Every professional today is required to work with a multitude of people all over the globe across different geographies and demographics ranging from peers, colleagues, staff members, managers, customers, clients, vendors, and other types of contacts. The marketplace continues to evolve in ways that necessitate our ability to embrace new perspectives, concepts, practices, motivations, cultures, and beliefs.
There is an increased level of cultural diversity and perspectives in the workplace today. Our ability to understand these differences, educate ourselves and appreciate these differences will determine our success as professionals and leaders. Building experience and comfort working with a diverse mix of individuals and situations will enable us to be more knowledgeable as well as sensitive to these multicultural needs and concerns.
In fact, international responsibilities and multicultural awareness are requirements for many positions today. Specifically for anyone in a leadership role, it is a competency that is desired and assessed in measuring their leadership capabilities. Do you look for opportunities to expand your multicultural knowledge and experience? Do you seek out assignments, projects and/or roles that allow you to be exposed to different environments outside your own cultural and national boundaries?
Multiculturalism can be defined as creating interdependence and interrelatedness, building a peaceful place for all cultural beliefs and values to coexist. It is a necessary managerial and leadership tool for conducting international business in our global marketplace. How do we build and enhance our level of multicultural awareness and skill?
• First, it requires us to know ourselves very well; our strengths, weaknesses, values, motivations, assumptions and biases, and continuously build our level of self awareness. This includes observing and reflecting on our own actions and behaviors as well as others behaviors and actions. Increasing our emotional intelligence; always watching, studying and learning about ourselves as well as others is essential to identify gaps that may exist and determine our developmental needs while leveraging our strengths.
• Second, we need to take the time to educate ourselves, ask a lot of questions and do some research to learn what we don't know and need to know with a true sense of interest and heightened level of empathy. There are many resources that can help do so including the book; Kiss, Bow, Or Shake Hands: The Bestselling Guide to Doing Business in More Than 60 Countries by Terri Morrison and Wayne A. Conaway.
• Third, appreciate the richness and complexity of differences that exist. Don't minimize or simplify the power of that diversity. Keep an open mind, be flexible and eager to learn about different people, practices and cultures. Find common ground, seek similarities and differences and make it a priority to respect and embrace those differences. Avoid stereotyping and make appropriate distinctions.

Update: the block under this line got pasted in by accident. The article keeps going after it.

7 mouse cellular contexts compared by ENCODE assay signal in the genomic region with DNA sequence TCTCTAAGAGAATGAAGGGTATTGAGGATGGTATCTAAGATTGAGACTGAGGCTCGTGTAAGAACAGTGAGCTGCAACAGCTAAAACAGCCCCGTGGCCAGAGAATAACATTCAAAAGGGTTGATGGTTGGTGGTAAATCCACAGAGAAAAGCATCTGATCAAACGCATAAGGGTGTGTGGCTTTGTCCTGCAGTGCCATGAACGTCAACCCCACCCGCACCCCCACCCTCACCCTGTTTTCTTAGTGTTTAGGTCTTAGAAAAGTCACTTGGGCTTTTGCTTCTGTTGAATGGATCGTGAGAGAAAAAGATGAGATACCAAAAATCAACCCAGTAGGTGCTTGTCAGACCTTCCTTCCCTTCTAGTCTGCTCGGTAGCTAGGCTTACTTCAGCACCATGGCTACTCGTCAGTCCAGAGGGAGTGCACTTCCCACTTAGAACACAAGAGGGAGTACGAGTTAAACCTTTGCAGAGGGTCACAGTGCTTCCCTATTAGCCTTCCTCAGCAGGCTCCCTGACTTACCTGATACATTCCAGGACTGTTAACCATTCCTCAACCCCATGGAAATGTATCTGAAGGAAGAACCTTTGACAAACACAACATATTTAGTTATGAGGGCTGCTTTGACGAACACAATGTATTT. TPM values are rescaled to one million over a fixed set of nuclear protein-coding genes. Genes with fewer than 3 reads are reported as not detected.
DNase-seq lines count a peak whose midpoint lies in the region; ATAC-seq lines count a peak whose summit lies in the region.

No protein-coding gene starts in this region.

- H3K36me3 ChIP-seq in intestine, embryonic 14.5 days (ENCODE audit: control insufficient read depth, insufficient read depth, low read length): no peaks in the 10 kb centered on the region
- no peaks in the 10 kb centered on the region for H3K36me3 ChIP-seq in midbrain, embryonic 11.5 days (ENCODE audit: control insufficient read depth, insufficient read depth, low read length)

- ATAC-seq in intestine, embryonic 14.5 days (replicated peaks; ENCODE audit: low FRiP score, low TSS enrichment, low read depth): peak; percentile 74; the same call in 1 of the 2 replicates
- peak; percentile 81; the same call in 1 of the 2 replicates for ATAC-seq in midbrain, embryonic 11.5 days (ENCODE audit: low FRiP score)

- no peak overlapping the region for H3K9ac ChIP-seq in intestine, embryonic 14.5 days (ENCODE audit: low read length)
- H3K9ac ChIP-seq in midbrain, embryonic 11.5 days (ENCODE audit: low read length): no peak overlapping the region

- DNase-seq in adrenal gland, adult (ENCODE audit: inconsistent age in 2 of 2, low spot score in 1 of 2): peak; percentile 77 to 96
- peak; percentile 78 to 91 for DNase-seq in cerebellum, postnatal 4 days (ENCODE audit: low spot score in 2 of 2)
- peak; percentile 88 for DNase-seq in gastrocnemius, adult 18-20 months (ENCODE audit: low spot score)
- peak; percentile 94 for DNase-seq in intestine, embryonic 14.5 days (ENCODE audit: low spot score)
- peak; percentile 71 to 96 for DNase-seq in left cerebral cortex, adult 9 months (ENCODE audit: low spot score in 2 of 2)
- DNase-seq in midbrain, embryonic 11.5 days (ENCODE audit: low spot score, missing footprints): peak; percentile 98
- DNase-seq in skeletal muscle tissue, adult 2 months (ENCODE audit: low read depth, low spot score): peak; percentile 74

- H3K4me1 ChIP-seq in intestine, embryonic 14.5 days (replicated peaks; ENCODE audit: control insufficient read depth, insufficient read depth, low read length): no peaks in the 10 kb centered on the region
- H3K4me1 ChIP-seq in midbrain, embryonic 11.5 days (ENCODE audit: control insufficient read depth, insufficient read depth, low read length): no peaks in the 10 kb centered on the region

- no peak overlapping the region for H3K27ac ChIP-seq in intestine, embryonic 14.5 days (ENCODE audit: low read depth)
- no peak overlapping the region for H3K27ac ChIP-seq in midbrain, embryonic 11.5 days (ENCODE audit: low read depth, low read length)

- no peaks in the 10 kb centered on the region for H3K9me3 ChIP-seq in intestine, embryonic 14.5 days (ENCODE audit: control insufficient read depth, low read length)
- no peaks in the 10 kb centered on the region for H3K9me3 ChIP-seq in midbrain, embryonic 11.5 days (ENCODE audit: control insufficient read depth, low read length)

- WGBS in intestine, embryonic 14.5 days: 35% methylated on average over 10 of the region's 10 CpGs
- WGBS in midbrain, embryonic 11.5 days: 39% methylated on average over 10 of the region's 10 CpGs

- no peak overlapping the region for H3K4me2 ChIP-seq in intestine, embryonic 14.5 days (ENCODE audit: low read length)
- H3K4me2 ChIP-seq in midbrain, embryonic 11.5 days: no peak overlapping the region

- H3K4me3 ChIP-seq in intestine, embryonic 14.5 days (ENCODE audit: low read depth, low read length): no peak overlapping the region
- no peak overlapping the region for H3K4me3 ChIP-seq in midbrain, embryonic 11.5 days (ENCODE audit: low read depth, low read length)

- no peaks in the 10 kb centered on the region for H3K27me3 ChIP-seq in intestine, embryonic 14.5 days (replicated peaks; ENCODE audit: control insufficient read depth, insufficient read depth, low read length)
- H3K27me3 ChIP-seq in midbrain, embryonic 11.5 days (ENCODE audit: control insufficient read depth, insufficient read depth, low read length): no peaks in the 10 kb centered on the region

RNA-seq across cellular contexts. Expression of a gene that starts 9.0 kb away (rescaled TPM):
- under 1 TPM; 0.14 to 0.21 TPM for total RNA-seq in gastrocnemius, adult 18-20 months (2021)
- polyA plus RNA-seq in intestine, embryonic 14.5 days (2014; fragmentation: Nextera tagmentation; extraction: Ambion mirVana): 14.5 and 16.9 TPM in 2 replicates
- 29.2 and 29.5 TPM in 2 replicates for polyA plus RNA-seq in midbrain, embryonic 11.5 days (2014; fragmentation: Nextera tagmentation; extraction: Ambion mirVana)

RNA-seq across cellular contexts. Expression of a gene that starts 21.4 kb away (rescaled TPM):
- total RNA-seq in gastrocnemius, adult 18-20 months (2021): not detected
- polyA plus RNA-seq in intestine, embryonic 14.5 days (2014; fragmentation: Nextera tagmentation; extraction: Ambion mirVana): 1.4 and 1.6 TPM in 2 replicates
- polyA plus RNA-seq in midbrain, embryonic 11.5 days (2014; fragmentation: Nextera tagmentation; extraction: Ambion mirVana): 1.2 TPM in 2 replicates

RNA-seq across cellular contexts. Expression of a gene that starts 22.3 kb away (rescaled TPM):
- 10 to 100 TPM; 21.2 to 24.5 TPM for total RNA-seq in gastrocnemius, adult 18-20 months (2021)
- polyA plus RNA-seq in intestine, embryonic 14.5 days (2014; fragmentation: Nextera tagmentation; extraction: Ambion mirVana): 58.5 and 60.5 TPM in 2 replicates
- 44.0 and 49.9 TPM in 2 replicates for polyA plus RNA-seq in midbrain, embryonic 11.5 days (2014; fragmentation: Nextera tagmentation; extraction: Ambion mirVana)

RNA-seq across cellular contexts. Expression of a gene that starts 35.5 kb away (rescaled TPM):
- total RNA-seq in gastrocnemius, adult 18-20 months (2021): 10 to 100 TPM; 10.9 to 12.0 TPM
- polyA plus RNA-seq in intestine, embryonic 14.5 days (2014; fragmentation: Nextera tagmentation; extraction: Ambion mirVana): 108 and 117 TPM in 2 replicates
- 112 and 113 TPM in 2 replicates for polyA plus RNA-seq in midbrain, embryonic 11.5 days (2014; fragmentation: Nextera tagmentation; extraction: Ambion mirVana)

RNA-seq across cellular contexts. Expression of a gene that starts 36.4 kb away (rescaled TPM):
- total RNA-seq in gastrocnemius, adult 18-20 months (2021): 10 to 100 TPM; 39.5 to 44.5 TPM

• Fourth, be an active listener. Hold back on making any assumptions or conclusions until you have fully understood the other person's perspective. Think before responding and take the time to recognize potential differences. Be fully present and attentive to what they are communicating to you and then reflect back to ensure accurate comprehension. This allows you to clarify and ask further questions if you have not heard accurately. Creating an open and honest dialogue not only results in more productive discussion but it also builds trust, respect and camaraderie.
• Fifth, seek out opportunities that allow you to push out of your comfort zone and expand your experiences in new ways. Take on projects that enable you to develop relationships with individuals outside of your own culture. Make it a priority to meet new people, learn about different customs and traditions, eat unfamiliar foods, listen to music of different cultures, and/or travel extensively when possibilities arise to do so. Initiate cross-cultural learning opportunities for yourself that push you in new ways. If you want to challenge yourself even further, take on the task of learning a second language.
• Last, but certainly not least, be genuine, authentic and transparent. Show vulnerability and sincerity in your interest and enthusiasm to be a partner. Be honest with your intentions and goals. Be just as open in sharing about your background as you are about learning about others. Remember to keep judgment out of the equation and work towards earning a level of trust that emerges when there is openness to appreciate, value and embrace differences. Look for ways to broaden this level of learning.
There is a wide variety of demographics in the workplace creating more complexity and challenge as well as tremendous opportunity and value. Many college students today have traveled and lived abroad for extended periods of time, much more than previous generations. Most organizations, institutions and enterprises (for-profit and not-for-profit) are conducting business across the globe. Our ability to gain experience, knowledge and comfort working in these environments will be a key part of our career success, learning and growth. Look for opportunities to enhance your multicultural awareness and enjoy the journey!
Ask Rita: Do you have a career question and/or a career story to share? Email your questions or stories to firstname.lastname@example.org
L&MB Magazine 6 - Q2, 2016
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